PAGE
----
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November 1959

Radiologic Features of Isolated Ventricular Septal Defects

Author Affiliations

Houston, Texas
From the Department of Radiology and the Cardiac Clinic, Texas Children's Hospital, and the Cora and Webb Mading Department of Surgery, Baylor University College of Medicine.

AMA Arch Surg. 1959;79(5):715-723. doi:10.1001/archsurg.1959.04320110017003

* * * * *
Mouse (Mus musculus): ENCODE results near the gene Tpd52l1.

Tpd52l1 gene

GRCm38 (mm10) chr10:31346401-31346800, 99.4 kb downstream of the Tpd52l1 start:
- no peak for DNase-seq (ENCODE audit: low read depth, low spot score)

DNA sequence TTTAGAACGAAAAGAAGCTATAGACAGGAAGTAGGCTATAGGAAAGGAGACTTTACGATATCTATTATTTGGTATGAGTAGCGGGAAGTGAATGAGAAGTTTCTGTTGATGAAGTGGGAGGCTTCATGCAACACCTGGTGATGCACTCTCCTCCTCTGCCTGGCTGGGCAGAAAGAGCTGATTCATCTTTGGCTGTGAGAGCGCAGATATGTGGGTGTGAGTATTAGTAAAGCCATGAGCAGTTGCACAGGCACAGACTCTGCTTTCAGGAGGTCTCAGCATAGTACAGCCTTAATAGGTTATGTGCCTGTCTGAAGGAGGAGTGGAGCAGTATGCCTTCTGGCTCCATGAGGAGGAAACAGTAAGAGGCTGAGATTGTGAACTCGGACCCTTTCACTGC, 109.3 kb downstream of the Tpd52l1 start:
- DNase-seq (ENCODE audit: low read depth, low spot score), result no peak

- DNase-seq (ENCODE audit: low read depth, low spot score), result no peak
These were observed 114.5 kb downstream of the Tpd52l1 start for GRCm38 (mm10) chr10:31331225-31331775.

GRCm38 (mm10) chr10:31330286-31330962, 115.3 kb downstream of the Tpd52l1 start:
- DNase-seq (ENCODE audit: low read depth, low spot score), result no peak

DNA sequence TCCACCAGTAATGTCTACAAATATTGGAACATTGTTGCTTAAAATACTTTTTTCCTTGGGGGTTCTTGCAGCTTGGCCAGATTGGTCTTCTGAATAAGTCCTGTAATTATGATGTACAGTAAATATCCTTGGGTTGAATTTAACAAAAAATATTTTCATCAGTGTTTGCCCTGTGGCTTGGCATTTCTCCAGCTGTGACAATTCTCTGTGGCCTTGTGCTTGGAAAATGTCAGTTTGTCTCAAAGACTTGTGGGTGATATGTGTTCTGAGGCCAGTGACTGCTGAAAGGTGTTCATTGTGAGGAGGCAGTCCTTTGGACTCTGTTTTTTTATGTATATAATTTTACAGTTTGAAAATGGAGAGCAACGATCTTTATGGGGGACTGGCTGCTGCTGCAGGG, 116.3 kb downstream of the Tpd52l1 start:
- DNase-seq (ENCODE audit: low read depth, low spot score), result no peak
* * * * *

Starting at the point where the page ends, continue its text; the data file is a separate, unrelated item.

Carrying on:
The roentgenologic features of isolated ventricular septal defects depend upon size of the defect, amount of pulmonary resistance, and resulting direction and degree of the shunt. Fluoroscopy is indispensable in evaluating the physiologic alterations in all forms of congenital heart disease and should be a part of the radiologic evaluation of ventricular septal defects. Routine chest roentgenograms, including posteroanterior and right and left oblique with radiopaque contrast material in the esophagus, are equally important not only in determining the anatomical alterations but also in serving as a permanent record for comparison with subsequent studies. There are no pathognomonic radiographic characteristics of ventricular septal defects, but certain distinguishing features should be recognized. Because the alteration in cardiac configuration in ventricular septal defects as well as in other types of congenital heart disease is dependent upon pressure changes, we have devised the following classification in which the radiologic features are correlated with